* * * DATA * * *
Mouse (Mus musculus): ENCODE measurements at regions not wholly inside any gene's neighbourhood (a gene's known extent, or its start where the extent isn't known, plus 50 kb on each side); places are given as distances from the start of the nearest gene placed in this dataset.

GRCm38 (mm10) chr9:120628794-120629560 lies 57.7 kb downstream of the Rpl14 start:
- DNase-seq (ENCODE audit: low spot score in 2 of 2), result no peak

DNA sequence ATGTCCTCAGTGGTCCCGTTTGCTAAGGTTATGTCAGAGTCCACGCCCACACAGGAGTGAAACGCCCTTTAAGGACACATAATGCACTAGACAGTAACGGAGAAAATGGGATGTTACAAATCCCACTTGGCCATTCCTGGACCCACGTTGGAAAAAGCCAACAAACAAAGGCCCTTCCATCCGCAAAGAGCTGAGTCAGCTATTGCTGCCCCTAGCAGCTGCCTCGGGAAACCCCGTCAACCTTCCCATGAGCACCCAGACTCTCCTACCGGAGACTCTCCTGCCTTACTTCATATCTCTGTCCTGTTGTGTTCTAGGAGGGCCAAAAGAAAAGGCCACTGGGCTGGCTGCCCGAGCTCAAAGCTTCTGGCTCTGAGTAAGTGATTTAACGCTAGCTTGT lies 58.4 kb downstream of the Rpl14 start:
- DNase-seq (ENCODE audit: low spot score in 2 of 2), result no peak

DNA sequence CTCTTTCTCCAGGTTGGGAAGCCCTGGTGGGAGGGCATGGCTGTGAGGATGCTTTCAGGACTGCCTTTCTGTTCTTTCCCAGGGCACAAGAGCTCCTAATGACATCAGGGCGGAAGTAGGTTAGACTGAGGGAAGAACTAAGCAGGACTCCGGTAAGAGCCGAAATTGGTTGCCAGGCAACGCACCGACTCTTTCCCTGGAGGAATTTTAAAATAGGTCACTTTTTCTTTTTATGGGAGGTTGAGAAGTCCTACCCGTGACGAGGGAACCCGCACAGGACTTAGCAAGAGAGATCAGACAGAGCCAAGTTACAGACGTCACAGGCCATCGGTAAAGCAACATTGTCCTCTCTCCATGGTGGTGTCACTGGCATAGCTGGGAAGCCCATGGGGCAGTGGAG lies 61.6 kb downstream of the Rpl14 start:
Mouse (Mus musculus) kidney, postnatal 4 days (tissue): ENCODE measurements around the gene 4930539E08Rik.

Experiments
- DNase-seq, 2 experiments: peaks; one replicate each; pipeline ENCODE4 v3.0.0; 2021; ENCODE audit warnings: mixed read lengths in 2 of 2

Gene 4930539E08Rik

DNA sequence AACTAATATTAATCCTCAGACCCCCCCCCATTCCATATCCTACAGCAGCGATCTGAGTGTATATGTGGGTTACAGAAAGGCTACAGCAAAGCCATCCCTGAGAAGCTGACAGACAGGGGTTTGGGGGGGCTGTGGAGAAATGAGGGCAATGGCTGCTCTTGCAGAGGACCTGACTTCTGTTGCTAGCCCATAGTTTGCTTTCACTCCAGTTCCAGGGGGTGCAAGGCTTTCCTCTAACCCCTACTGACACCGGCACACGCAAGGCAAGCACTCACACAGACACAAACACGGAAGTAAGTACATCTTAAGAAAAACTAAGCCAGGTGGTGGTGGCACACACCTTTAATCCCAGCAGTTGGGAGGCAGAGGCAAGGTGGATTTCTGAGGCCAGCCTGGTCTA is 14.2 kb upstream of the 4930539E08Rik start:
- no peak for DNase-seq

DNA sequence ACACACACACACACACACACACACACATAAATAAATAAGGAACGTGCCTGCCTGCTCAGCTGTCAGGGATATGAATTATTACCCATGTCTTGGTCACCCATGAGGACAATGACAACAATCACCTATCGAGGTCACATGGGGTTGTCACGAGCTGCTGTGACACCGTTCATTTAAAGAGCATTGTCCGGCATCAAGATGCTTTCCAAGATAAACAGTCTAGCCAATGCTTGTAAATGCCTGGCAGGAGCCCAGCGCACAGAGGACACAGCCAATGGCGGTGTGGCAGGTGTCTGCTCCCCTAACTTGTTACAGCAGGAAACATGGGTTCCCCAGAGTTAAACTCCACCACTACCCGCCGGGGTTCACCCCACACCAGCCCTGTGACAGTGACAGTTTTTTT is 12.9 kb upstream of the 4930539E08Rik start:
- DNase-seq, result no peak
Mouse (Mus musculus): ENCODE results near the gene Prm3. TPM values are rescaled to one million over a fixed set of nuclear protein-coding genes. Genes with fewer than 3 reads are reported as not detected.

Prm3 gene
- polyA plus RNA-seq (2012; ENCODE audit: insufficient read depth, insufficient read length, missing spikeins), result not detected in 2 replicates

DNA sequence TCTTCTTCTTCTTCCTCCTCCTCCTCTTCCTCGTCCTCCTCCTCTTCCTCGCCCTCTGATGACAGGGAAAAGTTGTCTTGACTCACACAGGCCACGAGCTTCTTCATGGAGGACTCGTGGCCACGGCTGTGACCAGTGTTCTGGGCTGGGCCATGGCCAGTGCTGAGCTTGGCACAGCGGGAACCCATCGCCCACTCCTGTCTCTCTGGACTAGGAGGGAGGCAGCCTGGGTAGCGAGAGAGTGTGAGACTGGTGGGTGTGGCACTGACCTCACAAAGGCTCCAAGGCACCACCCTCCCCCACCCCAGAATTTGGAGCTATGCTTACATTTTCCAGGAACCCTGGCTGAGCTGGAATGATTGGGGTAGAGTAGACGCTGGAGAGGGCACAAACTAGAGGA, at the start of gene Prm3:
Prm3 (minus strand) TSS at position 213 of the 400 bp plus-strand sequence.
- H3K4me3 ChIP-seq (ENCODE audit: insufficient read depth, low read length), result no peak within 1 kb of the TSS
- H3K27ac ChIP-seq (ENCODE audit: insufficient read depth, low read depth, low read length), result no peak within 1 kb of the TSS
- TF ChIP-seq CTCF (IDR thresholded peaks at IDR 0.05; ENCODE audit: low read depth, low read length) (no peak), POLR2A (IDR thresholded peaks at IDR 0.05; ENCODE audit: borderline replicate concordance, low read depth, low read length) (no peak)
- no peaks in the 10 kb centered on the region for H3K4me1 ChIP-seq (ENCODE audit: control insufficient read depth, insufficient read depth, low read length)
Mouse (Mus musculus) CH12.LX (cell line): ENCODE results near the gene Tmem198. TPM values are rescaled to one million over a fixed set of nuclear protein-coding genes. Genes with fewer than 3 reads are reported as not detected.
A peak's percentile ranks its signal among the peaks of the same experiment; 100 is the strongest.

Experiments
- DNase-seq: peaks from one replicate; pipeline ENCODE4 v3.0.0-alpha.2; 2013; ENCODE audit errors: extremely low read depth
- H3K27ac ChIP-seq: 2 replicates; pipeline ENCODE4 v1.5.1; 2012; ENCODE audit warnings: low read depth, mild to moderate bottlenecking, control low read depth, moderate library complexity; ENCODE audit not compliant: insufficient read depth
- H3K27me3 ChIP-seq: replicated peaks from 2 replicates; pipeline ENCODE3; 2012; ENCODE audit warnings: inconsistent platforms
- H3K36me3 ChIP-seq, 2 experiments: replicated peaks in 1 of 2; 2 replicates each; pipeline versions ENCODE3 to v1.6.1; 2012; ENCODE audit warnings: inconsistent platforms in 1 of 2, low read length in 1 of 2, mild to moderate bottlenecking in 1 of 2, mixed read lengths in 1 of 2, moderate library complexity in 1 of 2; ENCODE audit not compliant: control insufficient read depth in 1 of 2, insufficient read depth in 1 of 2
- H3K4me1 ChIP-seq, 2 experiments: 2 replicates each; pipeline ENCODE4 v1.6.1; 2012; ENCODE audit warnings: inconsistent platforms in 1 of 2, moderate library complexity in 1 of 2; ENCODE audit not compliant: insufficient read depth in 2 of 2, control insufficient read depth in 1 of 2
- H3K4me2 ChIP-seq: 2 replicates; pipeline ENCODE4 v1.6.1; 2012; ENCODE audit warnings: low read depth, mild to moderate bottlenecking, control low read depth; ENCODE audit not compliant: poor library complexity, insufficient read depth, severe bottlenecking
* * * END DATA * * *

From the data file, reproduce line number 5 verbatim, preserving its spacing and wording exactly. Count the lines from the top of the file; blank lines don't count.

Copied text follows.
- DNase-seq (ENCODE audit: low spot score in 2 of 2), result no peak